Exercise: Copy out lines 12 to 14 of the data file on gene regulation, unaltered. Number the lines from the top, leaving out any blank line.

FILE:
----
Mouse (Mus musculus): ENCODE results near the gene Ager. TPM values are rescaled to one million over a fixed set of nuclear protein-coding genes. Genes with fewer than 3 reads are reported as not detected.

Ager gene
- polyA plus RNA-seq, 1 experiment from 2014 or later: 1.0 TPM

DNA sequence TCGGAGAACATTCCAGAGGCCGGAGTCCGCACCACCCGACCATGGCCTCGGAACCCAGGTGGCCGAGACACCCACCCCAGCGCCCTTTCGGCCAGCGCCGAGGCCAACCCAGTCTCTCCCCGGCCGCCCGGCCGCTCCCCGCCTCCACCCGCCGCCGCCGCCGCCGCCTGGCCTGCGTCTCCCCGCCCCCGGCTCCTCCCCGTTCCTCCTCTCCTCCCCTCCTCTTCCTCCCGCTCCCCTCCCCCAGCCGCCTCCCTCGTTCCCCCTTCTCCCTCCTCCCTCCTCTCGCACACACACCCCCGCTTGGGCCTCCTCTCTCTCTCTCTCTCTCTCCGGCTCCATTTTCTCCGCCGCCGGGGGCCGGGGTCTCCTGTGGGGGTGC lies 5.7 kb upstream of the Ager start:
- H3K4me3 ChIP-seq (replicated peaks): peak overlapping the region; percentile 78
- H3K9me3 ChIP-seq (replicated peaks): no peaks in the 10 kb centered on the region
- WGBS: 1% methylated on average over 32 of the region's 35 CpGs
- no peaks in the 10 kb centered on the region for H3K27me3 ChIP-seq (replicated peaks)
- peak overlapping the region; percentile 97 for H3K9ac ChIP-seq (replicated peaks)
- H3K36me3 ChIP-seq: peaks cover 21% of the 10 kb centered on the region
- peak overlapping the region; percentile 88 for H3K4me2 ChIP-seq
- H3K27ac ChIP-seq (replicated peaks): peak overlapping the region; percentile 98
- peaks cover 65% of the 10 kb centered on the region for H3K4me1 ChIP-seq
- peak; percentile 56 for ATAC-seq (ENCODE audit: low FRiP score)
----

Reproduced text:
- H3K27ac ChIP-seq (replicated peaks): peak overlapping the region; percentile 98
- peaks cover 65% of the 10 kb centered on the region for H3K4me1 ChIP-seq
- peak; percentile 56 for ATAC-seq (ENCODE audit: low FRiP score)